The life of Aldebaran

Before Aldebaran was anything it started off as a large/ relatively cool mass of gas, part of a nebula. As gravity causes the gas to contract, its temperature rises, eventually becoming high enough to trigger a nuclear reaction in its atoms. When the gases and interstellar dust of the nebula contract, a protostar is formed. Gravity causes the protostar to condense further and heat up. Nuclear reactions occur when the temperature in the centre of the protostar reaches 10 million degrees, and the star is born. Further expansion and heating of the star’s exterior then led to the formation of a red giant, with a diameter 10 to 100 times that of the Sun. So now Aldebaran as we know it, is born. Aldebaran is a massive star, so it will generate heavy elements, like iron, and grow to form a supergiant. Then it will explode and its matter will be released into space. If the entire supergiant explodes it will evolve into a supernova. Depending on the mass, the supernova will give birth either to a neutron star or, if the exploded supergiant is of sufficiently high mass a black hole. If only the outer part of the supergiant will explode a nova forms. So the life cycle of Aldebaran is very advanced and extremely long, so we will end up looking at it for quite some time (depending on if humans stay alive that long). However, now Aldebaran is a K5 III Spectral Class orange giant and is currently fusing He to C/O in its core. 


Chemical Composition

Aldebaran has now evolved out of the main sequence, and has fully shifted from the fusion of hydrogen to helium at its core to the fusion to helium to carbon and oxygen, with trace activity of other nuclear processes. The surrounding shell of gas and dust around Aldebaran contains traces of the higher element magnesium this indicates that this shell is cooler. Aldebaran's surface temperature is 4000 degrees Kelvin gives it distinct orange colour.



The main Characteristics of Aldebaran

The main distinction of Aldebaran is that it is located in the Taurus constellation as the eye of Taurus. Aldebaran gets its name from Arabic as “the follower” which describes the way in which Aldebaran rises after the Pleiades. Aldebaran is most famous for being the brightest star in the constellation Taurus. It is also the 13 th brightest star in the night sky and is 360times the sun’s luminosity (Mv=0.49). This is probably due to the fact that it is 50 times the size of the sun and would almost fill out to mercury’s orbit. It can be viewed during the period of October through March from the northern middle latitudes. It is 72 light years away from earth and 65.1 light-years away from the sun. Aldebaran is also accompanied by Aldebaran B, (Alpha Tauri B) which is thought to contain a planet with water. Aldebaran also has a mass orbiting it but it is still to be found weather it is a planet or a brown dwarf. So Aldebaran is quite an original feature to this galaxy and hopefully these planets support life and we will one day get a chance to see them.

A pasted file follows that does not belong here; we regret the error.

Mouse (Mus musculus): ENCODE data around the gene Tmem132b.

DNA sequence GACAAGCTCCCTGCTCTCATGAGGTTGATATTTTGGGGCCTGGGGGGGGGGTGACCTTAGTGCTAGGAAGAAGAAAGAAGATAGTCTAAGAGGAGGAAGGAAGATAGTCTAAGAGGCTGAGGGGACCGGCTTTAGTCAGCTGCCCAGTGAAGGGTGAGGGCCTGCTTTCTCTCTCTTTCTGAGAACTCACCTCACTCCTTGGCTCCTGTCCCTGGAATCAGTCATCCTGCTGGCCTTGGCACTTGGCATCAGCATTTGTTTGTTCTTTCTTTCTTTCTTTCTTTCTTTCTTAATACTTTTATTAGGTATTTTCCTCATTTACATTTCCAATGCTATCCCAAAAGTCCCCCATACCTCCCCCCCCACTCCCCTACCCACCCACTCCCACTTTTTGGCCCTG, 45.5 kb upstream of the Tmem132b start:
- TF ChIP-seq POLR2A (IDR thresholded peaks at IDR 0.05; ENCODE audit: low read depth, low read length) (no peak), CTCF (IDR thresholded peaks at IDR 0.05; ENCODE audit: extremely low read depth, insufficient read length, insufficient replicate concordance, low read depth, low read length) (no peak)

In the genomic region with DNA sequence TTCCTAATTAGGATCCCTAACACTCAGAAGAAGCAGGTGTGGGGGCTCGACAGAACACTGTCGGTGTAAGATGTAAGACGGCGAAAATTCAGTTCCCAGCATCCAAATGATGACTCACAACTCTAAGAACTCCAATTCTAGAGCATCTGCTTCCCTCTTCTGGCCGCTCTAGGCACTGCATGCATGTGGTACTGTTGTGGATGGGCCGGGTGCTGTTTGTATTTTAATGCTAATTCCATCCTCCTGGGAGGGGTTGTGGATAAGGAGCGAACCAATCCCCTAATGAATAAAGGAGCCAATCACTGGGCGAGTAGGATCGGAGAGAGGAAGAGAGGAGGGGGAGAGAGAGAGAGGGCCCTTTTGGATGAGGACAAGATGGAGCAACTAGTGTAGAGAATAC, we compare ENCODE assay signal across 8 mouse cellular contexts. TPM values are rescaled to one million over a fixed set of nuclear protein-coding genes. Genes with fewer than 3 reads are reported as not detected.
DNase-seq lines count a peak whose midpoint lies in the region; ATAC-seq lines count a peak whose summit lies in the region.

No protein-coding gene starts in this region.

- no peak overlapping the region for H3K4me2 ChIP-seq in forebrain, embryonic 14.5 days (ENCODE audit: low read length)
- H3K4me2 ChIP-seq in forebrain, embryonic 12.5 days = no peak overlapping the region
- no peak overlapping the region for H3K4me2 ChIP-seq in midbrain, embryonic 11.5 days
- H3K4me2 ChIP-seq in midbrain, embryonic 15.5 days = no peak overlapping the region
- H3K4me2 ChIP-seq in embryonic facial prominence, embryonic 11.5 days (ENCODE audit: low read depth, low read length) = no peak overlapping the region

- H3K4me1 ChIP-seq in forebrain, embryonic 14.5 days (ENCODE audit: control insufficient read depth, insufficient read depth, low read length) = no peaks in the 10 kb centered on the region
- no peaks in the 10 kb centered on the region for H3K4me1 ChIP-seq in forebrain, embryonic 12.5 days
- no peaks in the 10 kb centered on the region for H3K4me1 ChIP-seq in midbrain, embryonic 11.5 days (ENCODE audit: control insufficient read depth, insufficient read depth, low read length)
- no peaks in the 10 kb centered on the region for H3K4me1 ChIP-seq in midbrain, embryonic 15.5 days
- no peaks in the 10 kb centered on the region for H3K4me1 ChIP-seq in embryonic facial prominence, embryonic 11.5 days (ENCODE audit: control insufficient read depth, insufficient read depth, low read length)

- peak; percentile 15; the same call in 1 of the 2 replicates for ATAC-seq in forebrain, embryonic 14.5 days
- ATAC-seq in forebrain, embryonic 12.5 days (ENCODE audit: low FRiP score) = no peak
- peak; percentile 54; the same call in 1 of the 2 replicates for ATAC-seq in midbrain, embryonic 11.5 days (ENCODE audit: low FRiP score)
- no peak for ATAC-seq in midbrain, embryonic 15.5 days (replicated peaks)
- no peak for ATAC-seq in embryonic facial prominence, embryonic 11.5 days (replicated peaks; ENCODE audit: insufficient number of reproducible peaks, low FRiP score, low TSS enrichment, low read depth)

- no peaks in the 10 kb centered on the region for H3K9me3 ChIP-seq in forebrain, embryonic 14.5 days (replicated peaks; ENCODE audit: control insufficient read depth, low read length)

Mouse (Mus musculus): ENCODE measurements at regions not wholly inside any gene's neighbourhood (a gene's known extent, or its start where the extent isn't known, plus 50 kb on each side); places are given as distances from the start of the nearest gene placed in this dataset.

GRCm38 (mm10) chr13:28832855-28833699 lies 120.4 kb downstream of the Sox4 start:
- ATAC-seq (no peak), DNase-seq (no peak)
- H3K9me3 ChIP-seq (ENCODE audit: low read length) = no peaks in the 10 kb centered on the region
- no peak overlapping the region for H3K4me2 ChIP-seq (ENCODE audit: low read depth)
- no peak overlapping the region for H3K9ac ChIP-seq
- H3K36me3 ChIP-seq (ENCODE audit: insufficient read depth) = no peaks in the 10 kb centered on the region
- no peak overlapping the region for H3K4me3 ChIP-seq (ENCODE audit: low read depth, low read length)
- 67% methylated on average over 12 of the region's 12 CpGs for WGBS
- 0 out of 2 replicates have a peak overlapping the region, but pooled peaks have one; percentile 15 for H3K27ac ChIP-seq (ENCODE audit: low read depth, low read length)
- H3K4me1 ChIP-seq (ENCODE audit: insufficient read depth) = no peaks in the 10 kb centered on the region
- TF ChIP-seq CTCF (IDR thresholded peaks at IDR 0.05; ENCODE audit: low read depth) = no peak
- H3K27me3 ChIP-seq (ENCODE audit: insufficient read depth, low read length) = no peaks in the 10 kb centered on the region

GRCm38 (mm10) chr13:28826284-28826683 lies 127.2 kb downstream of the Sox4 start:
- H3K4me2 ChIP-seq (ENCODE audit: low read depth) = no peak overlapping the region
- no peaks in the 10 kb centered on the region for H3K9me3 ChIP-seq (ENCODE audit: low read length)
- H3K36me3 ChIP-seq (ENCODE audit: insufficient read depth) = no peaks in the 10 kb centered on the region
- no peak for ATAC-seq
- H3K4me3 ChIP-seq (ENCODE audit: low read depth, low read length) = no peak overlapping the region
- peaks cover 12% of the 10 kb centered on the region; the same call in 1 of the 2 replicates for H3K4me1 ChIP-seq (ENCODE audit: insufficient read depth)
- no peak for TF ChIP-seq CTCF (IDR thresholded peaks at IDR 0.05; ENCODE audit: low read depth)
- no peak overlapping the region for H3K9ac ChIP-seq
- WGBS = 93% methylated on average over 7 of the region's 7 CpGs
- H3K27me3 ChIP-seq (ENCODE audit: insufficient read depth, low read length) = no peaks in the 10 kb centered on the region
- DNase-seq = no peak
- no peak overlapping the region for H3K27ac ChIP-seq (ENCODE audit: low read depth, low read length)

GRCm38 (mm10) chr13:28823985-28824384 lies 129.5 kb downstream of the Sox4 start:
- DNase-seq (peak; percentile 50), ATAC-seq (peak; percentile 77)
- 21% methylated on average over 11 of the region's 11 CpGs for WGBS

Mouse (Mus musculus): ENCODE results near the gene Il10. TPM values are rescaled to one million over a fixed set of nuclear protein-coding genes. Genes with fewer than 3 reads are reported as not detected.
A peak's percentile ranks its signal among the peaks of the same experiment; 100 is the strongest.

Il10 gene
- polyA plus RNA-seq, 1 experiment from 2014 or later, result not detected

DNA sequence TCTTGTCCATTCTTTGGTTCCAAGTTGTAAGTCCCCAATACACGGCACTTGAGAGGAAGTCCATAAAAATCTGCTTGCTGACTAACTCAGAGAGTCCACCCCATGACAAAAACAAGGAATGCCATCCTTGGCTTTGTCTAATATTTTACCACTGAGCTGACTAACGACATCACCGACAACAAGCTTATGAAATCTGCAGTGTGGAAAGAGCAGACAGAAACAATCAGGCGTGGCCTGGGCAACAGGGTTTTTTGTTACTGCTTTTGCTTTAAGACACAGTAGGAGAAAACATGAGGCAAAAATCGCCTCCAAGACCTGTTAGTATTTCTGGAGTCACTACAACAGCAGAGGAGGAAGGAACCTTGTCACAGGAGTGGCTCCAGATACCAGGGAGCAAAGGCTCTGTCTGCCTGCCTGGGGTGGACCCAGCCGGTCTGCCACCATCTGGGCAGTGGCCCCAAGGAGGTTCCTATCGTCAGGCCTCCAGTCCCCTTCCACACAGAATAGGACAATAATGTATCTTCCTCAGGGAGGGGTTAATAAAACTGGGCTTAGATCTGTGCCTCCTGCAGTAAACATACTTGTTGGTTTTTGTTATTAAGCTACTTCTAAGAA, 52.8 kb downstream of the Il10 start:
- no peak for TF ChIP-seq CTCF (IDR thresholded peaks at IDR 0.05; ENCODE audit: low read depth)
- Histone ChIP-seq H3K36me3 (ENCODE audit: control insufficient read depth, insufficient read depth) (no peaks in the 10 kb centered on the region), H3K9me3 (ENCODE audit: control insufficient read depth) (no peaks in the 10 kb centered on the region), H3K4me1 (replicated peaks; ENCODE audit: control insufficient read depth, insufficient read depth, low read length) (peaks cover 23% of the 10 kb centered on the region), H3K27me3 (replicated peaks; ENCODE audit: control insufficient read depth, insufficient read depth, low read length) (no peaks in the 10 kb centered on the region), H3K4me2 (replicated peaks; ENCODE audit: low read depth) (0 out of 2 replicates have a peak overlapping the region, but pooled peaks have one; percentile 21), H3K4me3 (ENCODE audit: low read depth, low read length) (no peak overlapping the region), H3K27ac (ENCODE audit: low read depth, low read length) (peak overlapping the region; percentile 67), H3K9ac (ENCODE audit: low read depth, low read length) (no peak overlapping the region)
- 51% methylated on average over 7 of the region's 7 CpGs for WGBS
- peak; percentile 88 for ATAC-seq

Star Map



Aldebaran (Alpha Tauri A) is in a binary star system with Alpha Tauri B. Both of these stars orbit around a fixed point. For this reason we decided to compare these two stars.

Alpha Tauri A is orange whereas Alpha Tauri B is red. Alpha Tauri A is brighter (150 times sols luminosity) than Alpha Tauri B, which is very dim (14/10,000 of sols luminosity). The larger of the two stars is Alpha Tauri A has a mass of 40 to 52 times its diameter whereas Alpha Tauri B has a mass of only 36% of its diameter. The temperature difference of the two stars is considerable. It is estimated that the surface temperature of Alpha Tauri A is 4000 degrees Kelvin, as a comparison our own sun’s temperature is thought to be 5800 degrees Kelvin. The smaller planet Alpha Tauri B appears to have a brown dwarf or planet orbiting it, well within the equivalent distance of Mercury from our sun. Temperatures on Mercury can reach over 350 ° C, which is too hot for the planet to have any liquid water but the possible planet orbiting Alpha Tauri B has water. The planet may be capable of sustaining life whereas Alpha Tauri is so hot any planet this close would be burnt to a cinder. The nearest object to Alpha Tauri A, still subject to confirmation, has a separation of 1.35 Aus. This takes almost 654 days to orbit, compared to the orbit of the planet near Alpha Tauri B of 6.5 days.

Practical Exercise to be used for Teaching

We have found out that Stars vary in their brightness with Aldebaran being one of the brightest stars in the night sky. When you look at the stars at night though they all seam to be the same. To make it easier to understand this it would be good to set up a way of demonstrating how the light intensity changes. You could attach bulbs to dimmer switches and set them at different brightness. The brightest bulb could represent stars like Aldebaran and the dimmer ones could be used to represent the less visible stars. It may even be possible to set up the bulbs in the shape of a constellation the pupils would recognise and could try to find.